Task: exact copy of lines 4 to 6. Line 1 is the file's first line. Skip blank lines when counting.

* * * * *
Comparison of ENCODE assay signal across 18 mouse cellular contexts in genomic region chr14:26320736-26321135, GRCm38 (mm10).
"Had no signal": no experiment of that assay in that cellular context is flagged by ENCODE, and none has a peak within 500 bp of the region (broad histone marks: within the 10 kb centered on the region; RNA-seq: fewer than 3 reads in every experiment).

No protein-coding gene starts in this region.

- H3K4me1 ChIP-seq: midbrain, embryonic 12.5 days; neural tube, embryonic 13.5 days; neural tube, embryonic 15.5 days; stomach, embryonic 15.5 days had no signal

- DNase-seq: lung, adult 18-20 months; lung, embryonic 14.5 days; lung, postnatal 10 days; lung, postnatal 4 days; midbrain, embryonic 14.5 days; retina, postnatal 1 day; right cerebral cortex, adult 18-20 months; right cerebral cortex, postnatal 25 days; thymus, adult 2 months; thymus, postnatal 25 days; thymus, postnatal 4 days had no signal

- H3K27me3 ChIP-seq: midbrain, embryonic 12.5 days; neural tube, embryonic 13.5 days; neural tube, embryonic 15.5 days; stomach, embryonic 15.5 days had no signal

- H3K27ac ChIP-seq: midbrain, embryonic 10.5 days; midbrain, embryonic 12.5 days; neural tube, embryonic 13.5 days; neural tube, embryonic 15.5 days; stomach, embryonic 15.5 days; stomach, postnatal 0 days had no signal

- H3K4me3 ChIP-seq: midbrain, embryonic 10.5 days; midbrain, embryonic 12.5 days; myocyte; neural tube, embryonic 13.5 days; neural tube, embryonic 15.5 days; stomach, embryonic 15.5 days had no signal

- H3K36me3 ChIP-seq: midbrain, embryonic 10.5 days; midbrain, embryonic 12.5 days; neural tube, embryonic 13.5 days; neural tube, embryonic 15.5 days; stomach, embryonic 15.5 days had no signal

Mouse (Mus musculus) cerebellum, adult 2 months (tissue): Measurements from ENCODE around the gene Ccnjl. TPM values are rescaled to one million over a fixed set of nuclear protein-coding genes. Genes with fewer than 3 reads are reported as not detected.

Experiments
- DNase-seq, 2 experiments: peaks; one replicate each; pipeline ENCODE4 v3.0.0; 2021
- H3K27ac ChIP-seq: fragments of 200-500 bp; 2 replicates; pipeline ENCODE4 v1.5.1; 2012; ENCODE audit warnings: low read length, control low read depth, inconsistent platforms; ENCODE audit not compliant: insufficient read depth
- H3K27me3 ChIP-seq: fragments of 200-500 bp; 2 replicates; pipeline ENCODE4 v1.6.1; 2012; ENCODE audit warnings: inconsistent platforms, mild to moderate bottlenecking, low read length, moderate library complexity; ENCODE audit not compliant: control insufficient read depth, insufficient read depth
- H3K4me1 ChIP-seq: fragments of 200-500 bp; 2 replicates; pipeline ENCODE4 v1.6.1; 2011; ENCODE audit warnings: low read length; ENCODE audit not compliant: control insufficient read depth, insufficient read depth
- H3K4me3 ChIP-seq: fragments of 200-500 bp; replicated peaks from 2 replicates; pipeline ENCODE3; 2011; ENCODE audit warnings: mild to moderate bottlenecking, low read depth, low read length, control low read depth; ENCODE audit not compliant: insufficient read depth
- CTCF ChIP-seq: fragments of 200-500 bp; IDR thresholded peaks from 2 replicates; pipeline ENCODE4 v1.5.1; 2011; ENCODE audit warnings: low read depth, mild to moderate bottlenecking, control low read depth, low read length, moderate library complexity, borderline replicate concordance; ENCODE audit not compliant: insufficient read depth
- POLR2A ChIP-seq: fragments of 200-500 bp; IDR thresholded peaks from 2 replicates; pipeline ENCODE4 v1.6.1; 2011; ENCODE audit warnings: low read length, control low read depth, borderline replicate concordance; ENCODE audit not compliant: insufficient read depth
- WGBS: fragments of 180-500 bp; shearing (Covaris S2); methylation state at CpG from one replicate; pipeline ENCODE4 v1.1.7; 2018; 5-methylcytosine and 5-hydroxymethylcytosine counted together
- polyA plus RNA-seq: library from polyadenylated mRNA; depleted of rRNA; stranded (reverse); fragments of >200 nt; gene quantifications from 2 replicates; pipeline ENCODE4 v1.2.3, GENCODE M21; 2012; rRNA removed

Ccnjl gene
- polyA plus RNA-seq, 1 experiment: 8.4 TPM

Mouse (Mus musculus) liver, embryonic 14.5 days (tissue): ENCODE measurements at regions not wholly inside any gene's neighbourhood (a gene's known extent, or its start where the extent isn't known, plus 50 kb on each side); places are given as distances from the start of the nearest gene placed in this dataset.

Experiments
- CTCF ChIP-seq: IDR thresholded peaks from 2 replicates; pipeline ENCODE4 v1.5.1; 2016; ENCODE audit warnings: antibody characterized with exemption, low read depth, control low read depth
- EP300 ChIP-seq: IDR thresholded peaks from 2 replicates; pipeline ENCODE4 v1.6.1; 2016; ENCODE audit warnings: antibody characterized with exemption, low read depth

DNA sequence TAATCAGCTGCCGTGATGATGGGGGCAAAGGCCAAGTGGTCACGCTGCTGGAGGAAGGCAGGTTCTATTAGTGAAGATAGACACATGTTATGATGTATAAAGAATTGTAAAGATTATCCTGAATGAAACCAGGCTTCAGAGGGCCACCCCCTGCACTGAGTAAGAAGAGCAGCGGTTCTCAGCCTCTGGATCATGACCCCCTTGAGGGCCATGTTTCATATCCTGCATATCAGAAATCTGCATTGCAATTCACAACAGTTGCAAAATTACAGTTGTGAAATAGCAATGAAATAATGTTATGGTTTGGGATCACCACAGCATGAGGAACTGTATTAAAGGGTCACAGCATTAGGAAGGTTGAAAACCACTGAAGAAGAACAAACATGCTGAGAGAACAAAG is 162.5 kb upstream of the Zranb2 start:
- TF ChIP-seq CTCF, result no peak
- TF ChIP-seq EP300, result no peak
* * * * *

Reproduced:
- H3K4me1 ChIP-seq: midbrain, embryonic 12.5 days; neural tube, embryonic 13.5 days; neural tube, embryonic 15.5 days; stomach, embryonic 15.5 days had no signal

- DNase-seq: lung, adult 18-20 months; lung, embryonic 14.5 days; lung, postnatal 10 days; lung, postnatal 4 days; midbrain, embryonic 14.5 days; retina, postnatal 1 day; right cerebral cortex, adult 18-20 months; right cerebral cortex, postnatal 25 days; thymus, adult 2 months; thymus, postnatal 25 days; thymus, postnatal 4 days had no signal

- H3K27me3 ChIP-seq: midbrain, embryonic 12.5 days; neural tube, embryonic 13.5 days; neural tube, embryonic 15.5 days; stomach, embryonic 15.5 days had no signal